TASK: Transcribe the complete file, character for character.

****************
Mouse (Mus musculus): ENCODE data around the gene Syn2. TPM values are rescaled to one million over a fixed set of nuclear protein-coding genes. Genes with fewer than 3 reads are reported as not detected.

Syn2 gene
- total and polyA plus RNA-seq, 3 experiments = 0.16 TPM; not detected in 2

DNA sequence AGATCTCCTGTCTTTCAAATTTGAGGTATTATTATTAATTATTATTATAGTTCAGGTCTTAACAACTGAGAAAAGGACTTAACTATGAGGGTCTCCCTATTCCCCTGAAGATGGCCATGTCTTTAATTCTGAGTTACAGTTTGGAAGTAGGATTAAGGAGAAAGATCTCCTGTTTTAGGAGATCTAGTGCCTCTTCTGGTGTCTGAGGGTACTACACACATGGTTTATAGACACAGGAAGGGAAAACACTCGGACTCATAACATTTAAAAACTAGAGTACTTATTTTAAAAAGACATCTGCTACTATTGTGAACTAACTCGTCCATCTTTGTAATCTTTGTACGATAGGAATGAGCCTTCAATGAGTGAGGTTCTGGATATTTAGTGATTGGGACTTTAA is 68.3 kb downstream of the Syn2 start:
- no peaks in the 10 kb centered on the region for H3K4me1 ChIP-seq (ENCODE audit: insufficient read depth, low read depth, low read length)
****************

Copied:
Mouse (Mus musculus): ENCODE data around the gene Syn2. TPM values are rescaled to one million over a fixed set of nuclear protein-coding genes. Genes with fewer than 3 reads are reported as not detected.

Syn2 gene
- total and polyA plus RNA-seq, 3 experiments = 0.16 TPM; not detected in 2

DNA sequence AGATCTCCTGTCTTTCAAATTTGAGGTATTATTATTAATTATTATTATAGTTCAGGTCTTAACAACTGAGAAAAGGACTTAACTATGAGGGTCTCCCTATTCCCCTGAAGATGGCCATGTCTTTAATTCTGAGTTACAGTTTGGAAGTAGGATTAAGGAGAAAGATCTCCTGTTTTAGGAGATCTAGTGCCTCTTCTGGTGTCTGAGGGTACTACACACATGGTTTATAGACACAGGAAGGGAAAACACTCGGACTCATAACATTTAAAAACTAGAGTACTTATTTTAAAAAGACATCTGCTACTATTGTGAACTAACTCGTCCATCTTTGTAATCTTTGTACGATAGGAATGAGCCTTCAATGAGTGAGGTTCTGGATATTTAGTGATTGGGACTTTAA is 68.3 kb downstream of the Syn2 start:
- no peaks in the 10 kb centered on the region for H3K4me1 ChIP-seq (ENCODE audit: insufficient read depth, low read depth, low read length)